How Many Sets?

by Steven

The latest "Position Stand" published by the reputable American College of Sports Medicine (ACSM) states that "Most individuals respond favorably (e.g., hypertrophy and strength gains) to two to four sets of resistance exercises per muscle group, but even a single set of exercise may significantly improve muscle strength and size, particularly in novice exercisers.

"The target number of sets per muscle group can be achieved with a single exercise or by using a combination of more than one exercise movement (e.g., two sets of shoulder press and two sets of lateral raises)."

Do you find the ACSM position in conflict with your recommendation of performing one hard set of one exercise for optimal results?

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One Set Workouts
by: Lee

For most people - i.e., those trainees with average muscle building ability - one set of an exercise is enough to improve strength and muscle size. Why is this number so important? Since each set provides a negative inroad into a person's recovery ability, performing multiple sets can quickly lead to symptoms of overtraining.

A study published in 2003 in the periodical Medicine & Science in Sports & Exercise (a journal of the same reputable American College of Sports Medicine) supports this claim.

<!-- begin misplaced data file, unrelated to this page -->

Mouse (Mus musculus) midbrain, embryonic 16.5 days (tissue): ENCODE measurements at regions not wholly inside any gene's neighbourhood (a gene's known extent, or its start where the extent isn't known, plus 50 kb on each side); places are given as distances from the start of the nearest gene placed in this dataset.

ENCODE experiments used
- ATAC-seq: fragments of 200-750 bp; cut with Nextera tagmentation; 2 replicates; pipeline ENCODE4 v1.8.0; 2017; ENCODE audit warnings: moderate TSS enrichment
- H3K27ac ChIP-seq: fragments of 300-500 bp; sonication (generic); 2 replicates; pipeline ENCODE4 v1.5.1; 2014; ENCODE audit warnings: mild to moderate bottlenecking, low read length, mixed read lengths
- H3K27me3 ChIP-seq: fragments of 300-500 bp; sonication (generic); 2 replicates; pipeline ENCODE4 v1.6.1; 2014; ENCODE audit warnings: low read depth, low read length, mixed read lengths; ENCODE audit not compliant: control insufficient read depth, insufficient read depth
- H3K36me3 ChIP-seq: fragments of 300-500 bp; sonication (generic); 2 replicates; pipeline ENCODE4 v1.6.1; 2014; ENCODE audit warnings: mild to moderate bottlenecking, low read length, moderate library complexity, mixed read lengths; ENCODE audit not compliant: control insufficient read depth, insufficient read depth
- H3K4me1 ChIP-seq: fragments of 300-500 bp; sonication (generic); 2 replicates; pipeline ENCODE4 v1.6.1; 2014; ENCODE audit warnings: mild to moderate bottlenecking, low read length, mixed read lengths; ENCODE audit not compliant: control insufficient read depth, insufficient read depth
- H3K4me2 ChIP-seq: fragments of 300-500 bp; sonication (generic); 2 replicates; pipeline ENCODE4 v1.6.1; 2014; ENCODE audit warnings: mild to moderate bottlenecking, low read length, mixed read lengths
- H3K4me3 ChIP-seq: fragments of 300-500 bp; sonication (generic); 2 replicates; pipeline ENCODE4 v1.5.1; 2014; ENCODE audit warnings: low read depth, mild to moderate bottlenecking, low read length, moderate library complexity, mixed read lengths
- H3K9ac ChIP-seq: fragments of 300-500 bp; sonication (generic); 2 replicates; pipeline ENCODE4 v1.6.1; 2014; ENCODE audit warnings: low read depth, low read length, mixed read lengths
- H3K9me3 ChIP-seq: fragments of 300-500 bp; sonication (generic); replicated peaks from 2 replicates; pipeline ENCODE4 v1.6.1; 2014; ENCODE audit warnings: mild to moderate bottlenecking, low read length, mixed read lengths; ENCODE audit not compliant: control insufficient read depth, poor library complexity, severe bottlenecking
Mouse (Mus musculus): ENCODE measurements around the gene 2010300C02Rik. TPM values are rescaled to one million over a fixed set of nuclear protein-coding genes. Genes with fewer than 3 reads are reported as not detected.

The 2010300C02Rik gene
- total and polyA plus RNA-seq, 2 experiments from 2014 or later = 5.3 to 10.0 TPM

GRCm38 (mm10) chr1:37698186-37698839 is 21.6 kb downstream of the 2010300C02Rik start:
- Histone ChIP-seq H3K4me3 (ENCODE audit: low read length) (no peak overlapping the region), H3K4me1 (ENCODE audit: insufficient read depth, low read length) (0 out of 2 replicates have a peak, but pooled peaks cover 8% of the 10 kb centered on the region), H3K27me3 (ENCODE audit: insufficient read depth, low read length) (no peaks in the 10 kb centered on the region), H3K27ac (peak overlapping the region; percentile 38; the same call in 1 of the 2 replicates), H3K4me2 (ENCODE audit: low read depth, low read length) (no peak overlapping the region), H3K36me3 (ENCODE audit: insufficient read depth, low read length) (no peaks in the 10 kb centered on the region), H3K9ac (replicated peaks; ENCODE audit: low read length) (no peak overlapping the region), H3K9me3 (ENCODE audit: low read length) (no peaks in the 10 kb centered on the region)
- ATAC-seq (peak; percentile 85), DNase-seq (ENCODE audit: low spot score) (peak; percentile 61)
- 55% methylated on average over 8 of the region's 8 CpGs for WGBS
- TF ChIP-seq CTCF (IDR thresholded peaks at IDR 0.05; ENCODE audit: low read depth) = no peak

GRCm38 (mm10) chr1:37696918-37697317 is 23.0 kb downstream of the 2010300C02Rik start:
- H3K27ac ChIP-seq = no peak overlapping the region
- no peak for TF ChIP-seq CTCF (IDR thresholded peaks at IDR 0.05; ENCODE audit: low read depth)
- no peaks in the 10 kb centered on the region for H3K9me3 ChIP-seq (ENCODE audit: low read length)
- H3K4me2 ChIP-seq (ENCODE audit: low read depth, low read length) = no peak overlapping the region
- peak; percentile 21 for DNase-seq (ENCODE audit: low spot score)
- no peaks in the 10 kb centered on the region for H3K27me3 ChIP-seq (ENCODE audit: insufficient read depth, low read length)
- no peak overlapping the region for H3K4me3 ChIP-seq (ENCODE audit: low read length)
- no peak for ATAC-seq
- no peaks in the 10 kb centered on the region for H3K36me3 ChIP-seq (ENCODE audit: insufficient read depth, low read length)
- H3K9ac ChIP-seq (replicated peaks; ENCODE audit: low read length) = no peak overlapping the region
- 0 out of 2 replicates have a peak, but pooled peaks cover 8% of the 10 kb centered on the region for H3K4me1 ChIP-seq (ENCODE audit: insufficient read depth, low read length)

The study compared 42 people who had been performing a one set weight training workout three-times-per-week for one year. During the study, half of the group were asked to increase their sets from one set to three sets per exercise. What did they find? When results were analyzed 13 weeks later, both groups showed similar improvements in size, strength and endurance - in effect, the results were statistically the same.

This means, the people who trained with one set achieved equivalent gains using a fraction of the effort.

In view of these findings, it would appear performing more sets is ineffective and unnecessary.

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